After the Linksys company name change that never happened, Secure Computing has plumped for the second-best option. The company has announced plans to rebrand most of its product line.

From 17 March, its Sidewinder firewall will become ‘Secure Firewall (Sidewinder)’, IronMail will become ‘Secure Mail (IronMail)’, Webwasher will become ‘Secure Web (Webwasher)’, and SafeWord will remain plain ‘SafeWord’.

The company has also overhauled its previously text-based corporate logo, opting for a snazzier design with a wave image and the word ‘secure’ in large text. The word 'computing' is now barely visible.

"We recognised that the unrelated corporate brand and product names could be confusing, and therefore we are renaming our product categories to present a clear, concise set of integrated solutions that work together with the "Secure" brand," said an announcement to customers this week.

The company still has other products apparently not covered by the new re-naming wheeze, including its small office and consumer line of products, SnapGear. Run as separate brand, SnapGear remains slightly at arm’s length from the rest of the lines.

Does re-branding matter to anyone outside the marketing department and the board? On the face of it, the brand names that are being relegated to parenthesis – SideWinder for instance - have recognition, something that is lost by the foregrounding of the generic word 'Secure'.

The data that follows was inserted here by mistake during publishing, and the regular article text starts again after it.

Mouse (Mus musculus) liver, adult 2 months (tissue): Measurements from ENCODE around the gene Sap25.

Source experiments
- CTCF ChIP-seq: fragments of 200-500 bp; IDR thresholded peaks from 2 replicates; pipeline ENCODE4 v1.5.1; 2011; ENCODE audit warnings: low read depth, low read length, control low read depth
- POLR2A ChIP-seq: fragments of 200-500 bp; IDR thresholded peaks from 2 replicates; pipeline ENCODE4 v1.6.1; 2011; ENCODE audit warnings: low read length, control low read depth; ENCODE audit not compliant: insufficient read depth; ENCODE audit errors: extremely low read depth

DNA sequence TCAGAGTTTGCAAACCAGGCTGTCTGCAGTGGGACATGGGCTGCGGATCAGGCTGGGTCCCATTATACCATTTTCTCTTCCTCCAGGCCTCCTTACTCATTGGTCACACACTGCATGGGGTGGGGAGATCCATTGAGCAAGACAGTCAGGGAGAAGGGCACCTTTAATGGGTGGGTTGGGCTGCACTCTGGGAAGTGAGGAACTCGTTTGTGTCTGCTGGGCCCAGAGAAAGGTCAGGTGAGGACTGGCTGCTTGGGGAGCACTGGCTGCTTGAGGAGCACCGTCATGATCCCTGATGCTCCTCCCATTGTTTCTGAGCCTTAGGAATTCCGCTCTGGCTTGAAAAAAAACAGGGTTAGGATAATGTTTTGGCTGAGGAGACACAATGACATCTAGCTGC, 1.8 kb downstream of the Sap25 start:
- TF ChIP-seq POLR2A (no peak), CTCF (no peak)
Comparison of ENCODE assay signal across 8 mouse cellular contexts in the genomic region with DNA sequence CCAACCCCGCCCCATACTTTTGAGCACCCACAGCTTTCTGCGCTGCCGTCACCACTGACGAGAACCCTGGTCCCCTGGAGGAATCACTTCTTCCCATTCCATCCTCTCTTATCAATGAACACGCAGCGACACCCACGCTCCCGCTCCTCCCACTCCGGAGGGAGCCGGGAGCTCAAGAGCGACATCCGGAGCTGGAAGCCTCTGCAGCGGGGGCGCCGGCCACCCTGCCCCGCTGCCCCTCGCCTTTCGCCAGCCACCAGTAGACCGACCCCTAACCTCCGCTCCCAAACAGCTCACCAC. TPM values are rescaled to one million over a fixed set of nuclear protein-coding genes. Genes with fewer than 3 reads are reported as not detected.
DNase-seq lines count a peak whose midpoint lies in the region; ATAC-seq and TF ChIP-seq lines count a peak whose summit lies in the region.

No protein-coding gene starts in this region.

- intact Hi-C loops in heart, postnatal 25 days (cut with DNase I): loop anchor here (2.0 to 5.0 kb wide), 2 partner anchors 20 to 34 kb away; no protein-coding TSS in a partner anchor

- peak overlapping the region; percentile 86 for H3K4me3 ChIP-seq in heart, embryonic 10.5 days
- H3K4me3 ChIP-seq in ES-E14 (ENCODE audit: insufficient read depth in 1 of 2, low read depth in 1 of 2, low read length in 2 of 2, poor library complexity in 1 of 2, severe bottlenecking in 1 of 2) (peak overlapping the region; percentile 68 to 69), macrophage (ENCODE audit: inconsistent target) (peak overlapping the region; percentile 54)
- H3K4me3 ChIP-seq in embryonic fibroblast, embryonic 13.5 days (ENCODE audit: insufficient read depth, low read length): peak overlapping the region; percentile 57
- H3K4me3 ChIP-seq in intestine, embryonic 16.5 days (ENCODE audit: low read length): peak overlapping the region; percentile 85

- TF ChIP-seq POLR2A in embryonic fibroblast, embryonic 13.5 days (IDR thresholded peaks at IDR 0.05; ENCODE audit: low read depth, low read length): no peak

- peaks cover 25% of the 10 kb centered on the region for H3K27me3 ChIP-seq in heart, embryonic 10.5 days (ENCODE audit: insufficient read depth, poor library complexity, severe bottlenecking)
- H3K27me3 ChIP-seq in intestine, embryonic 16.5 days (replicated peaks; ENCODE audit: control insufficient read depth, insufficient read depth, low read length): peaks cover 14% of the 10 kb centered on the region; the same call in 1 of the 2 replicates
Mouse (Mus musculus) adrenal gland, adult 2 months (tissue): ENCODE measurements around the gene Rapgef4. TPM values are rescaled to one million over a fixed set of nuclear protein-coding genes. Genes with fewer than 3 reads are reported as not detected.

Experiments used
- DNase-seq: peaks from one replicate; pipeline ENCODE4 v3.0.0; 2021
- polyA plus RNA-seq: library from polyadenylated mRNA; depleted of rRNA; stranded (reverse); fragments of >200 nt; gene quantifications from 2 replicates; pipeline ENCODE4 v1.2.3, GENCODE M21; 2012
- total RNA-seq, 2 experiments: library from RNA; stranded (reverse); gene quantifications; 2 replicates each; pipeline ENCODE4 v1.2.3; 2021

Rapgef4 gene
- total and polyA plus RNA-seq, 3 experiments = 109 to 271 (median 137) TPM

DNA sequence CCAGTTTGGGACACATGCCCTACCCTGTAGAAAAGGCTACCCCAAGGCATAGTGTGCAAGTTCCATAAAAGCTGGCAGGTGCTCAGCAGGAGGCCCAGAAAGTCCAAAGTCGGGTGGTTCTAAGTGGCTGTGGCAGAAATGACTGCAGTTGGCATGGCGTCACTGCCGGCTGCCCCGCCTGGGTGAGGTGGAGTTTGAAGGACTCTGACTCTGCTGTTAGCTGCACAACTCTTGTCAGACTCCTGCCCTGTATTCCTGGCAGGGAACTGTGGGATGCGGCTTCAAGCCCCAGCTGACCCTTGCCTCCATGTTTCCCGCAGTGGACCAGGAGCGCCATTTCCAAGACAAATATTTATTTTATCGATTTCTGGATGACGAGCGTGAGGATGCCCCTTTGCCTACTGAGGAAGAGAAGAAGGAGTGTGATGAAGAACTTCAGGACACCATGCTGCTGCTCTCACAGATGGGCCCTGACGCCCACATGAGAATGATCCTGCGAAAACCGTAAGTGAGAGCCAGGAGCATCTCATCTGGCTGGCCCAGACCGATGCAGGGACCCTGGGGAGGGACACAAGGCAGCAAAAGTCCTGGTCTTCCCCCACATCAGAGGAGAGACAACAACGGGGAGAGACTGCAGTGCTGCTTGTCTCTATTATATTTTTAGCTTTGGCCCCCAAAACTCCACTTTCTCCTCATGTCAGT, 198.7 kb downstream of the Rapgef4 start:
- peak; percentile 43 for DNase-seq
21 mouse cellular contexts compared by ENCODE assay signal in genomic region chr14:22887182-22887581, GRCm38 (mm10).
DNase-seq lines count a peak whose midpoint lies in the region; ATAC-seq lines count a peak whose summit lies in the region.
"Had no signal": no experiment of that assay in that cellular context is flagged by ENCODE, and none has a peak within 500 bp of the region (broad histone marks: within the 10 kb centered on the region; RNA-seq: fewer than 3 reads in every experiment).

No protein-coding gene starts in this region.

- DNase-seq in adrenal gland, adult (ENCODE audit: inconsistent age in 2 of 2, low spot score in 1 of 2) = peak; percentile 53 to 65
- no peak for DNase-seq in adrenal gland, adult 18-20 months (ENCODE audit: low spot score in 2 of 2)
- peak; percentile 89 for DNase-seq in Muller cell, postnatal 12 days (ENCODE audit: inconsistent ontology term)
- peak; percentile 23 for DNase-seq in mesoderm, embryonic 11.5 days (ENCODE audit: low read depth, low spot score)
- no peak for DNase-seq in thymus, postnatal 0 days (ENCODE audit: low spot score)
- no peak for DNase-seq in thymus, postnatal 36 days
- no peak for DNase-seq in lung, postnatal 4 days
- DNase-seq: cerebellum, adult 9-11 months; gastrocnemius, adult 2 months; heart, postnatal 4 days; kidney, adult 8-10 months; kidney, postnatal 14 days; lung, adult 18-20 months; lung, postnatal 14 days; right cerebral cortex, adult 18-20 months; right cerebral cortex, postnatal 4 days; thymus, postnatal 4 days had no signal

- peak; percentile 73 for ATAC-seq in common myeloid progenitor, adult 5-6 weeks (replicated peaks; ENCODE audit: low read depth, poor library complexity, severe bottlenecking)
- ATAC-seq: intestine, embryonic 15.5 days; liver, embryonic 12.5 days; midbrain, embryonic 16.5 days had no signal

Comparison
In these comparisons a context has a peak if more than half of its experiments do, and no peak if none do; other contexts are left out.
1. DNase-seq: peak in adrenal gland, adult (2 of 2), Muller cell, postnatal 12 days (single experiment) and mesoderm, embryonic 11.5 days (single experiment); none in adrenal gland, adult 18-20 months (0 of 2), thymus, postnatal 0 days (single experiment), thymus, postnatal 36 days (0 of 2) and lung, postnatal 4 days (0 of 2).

The SideWinder firewall also has a small place in firewall history thanks to the 'Sidewinder challenge', an open gauntlet thrown down to hackers to try and break its security. It emerged proudly unscathed.

Rumour has it that a rival company even took to playing REM’s song, The Sidewinder Sleeps Tonight when promoting its products against Secure Computing at shows in the UK as a backhanded compliment. The gimmick flopped. Customers flocked to the Secure Computing stand, intrigued by the enigmatic lyrics.

Perhaps the change was aimed at the company’s sales channel – brand refreshes give the tired men and women who battle to sell products in an ultra-competitive security market a small fillip. It makes the company look "involved."

The company will no doubt have sent out a more nuanced message to this part of its audience beyond the nervous bonhomie of its customer email: "First let me begin by saying how happy we are to have you onboard during these very exciting times at Secure Computing. As a valued customer, you are one of our most important assets - truly our road to success!"

Join them on that road at the company’s refreshed website from Monday.